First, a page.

Vera del lago

 

VERA 2

Vera Mariano, nata Elvira Luise, che è stata presenza importante nella mia vita.

 

La prima volta fu quando venimmo a Sirmione, io bambina, e una sera arrivaste, tu ed  Emilio, a trovarci. Eri una bella signora dai capelli biondorossi, con un gran pancione e un abito chiaro, elegante. Ti guardai molto incuriosita, perché eri una delle prime donne incinte che vedevo. Non parlavi molto, ma era tale la luce, la felicità leggera e la tenerezza che ti aleggiavano intorno come un pulviscolo dorato, che quella prima immagine di te si è coagulata in un cammeo. Delicato come i tuoi lineamenti.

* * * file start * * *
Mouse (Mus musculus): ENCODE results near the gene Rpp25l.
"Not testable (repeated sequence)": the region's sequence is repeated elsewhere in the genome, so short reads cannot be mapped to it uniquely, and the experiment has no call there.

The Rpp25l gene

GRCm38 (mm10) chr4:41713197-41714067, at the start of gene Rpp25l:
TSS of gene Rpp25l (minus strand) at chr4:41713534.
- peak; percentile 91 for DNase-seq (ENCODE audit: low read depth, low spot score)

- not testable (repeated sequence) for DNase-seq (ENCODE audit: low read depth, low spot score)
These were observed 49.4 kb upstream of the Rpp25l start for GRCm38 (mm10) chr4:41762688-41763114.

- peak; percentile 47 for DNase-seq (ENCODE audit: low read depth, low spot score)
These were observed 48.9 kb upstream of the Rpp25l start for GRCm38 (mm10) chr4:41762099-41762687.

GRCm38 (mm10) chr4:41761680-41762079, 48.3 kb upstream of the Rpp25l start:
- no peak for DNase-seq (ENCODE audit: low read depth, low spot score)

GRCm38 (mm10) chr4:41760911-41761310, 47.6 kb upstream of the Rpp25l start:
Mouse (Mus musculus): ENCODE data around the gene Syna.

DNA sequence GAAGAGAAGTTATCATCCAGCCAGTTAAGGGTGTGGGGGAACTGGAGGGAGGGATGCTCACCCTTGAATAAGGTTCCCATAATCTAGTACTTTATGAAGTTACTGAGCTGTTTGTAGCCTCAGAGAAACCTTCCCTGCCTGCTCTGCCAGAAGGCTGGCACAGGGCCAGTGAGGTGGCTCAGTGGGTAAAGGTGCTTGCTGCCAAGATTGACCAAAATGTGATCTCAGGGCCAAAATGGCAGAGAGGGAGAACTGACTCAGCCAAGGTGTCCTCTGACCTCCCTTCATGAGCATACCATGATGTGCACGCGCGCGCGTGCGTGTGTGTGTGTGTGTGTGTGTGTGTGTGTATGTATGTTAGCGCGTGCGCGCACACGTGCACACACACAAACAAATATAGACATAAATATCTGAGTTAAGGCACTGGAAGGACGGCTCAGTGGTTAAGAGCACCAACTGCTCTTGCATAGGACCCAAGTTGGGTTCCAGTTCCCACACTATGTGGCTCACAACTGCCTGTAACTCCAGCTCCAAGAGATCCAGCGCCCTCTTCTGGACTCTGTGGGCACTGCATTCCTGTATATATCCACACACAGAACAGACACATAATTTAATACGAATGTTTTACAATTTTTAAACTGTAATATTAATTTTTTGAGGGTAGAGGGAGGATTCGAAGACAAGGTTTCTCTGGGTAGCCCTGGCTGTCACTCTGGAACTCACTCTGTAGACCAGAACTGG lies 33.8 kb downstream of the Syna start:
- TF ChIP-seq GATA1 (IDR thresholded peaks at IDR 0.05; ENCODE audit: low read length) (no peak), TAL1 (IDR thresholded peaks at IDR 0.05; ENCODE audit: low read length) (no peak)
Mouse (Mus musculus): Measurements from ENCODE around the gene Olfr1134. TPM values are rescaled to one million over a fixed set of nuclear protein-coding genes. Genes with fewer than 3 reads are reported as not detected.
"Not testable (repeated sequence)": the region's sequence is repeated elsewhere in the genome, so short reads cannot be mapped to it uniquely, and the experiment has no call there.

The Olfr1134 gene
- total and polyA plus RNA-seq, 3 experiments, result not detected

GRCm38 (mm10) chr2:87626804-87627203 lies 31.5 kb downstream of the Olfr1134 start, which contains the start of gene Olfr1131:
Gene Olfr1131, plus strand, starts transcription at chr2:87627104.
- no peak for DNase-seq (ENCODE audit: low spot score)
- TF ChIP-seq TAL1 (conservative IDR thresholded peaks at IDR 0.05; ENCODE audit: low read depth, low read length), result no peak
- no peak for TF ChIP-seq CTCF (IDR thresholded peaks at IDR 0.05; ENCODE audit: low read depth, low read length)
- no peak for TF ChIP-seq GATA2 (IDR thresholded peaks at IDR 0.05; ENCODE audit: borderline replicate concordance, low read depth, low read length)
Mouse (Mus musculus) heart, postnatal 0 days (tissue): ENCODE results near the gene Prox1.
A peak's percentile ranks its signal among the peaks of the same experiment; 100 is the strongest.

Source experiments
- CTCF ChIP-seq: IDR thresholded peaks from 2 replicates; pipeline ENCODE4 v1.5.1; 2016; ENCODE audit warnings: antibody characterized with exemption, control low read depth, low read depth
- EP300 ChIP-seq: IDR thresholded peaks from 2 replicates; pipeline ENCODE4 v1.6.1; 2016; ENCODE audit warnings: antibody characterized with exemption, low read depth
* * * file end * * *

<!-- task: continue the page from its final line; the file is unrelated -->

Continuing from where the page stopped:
Poi, qualche anno dopo, tu e Alessandra, la figlia così desiderata e amata immensamente tutta la vita, veniste al mare con noi. Alessandra aveva i capelli rossi e un carattere deciso. Le avevi comprato un bavaglino, che le mettevi a tavola, sperando di aggirare il suo appetito capriccioso, con la scritta: Borriquito como tu que no sabes ni la U.  Furono le mie prime parole di spagnolo. In spiaggia fuggiva a destra e a manca, facendoti morire per l’ansia. Lei, si capiva, riempiva la tua vita e il tuo cuore con una dedizione d’amore di madre che zampillava dalla stessa fonte del  tuo  amore per persone, animali e piante, soprattutto se bisognose delle tue cure.